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The Food Show: Having a blast on the farm

For 12 years, The Food Show took listeners inside the food business, exploring news and trends in food production, marketing and consumption. Beginning in 1978, host Jim Wright – a former circus ringmaster – navigated through the gastronomical gamut as listeners learned all about the food business. From important news to tips on camel-milking or microwave cookery, The Food Show offered a wealth of information on anything food-related.

Dynamite is essential for construction, useful for fishing (as this 1978 report will tell you) and a vital tool for farmers. Stubborn tree stumps and rocks are no match for a good dose of dynamite. But Ottawa is concerned that some people are a too cavalier with their explosives, and has introduced new regulations for distribution, transportation and use of dynamite and other explosives. Peter Benesh takes a look at the new rules.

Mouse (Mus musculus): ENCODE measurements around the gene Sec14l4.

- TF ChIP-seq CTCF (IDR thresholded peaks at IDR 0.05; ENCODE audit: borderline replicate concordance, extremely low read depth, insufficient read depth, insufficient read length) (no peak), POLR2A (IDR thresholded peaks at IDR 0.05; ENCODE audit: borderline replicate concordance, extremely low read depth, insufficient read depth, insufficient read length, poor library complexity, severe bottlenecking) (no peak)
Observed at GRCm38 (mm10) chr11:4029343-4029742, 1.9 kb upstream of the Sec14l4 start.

• Dynamite was invented by Swedish industrialist Alfred Nobel. He began making nitroglycerine in 1860, but the liquid was too volatile; his first factory exploded in 1864, killing his brother Emil. In 1866, he learned how to stabilize nitroglycerine, and created dynamite. He created the Nobel Peace Prize after seeing his invention used in war.

• Dynamite and TNT are different things. TNT (trinitrotoluene) is a specific chemical compound while dynamite is a mix of several different chemicals.

Medium: Radio
Program: The Food Show
Broadcast Date: March 26, 1978
Host: Jim Wright
Reporter: Peter Benesh
Duration: 3:41
Photo: ©iStockphoto.com/Jeremy Sterk

Last updated: January 27, 2012

Page consulted on December 5, 2013

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